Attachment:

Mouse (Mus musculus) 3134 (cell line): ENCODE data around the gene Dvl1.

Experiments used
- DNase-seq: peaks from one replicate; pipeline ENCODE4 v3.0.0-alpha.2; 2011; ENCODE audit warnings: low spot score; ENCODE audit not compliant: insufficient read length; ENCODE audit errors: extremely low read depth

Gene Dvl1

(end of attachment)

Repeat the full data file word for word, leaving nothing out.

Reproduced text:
Mouse (Mus musculus) 3134 (cell line): ENCODE data around the gene Dvl1.

Experiments used
- DNase-seq: peaks from one replicate; pipeline ENCODE4 v3.0.0-alpha.2; 2011; ENCODE audit warnings: low spot score; ENCODE audit not compliant: insufficient read length; ENCODE audit errors: extremely low read depth

Gene Dvl1